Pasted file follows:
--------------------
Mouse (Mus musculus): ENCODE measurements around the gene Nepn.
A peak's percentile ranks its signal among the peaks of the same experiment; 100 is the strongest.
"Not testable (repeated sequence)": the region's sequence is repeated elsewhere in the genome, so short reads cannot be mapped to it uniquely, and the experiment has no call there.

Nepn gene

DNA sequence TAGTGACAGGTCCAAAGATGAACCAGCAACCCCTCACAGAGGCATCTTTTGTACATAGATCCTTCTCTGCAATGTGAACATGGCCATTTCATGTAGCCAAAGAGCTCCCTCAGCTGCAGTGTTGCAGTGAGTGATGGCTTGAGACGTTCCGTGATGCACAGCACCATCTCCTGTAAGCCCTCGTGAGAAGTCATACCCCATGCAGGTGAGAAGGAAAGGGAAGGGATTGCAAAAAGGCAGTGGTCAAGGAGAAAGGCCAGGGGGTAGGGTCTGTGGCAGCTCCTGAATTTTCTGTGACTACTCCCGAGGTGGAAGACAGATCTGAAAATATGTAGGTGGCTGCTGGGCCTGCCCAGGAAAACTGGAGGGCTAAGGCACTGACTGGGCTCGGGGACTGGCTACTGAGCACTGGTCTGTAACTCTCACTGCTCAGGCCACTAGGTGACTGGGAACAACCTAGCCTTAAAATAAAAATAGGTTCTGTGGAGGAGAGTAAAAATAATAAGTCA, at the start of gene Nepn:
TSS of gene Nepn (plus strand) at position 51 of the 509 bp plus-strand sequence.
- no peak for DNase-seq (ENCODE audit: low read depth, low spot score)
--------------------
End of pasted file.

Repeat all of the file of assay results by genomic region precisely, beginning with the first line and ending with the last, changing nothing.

Mouse (Mus musculus): ENCODE measurements around the gene Nepn.
A peak's percentile ranks its signal among the peaks of the same experiment; 100 is the strongest.
"Not testable (repeated sequence)": the region's sequence is repeated elsewhere in the genome, so short reads cannot be mapped to it uniquely, and the experiment has no call there.

Nepn gene

DNA sequence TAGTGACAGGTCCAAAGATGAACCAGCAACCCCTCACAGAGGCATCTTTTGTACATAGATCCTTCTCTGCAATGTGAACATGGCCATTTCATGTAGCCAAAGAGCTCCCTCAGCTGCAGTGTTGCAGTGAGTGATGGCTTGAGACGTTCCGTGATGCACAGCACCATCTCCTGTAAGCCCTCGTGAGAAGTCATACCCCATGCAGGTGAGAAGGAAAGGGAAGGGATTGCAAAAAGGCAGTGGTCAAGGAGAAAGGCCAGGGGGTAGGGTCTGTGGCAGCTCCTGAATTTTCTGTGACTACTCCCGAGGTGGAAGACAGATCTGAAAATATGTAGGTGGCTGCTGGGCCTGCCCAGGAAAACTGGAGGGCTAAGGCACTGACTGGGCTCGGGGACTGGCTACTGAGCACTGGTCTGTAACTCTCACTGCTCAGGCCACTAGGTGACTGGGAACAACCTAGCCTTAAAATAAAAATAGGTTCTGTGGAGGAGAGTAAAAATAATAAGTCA, at the start of gene Nepn:
TSS of gene Nepn (plus strand) at position 51 of the 509 bp plus-strand sequence.
- no peak for DNase-seq (ENCODE audit: low read depth, low spot score)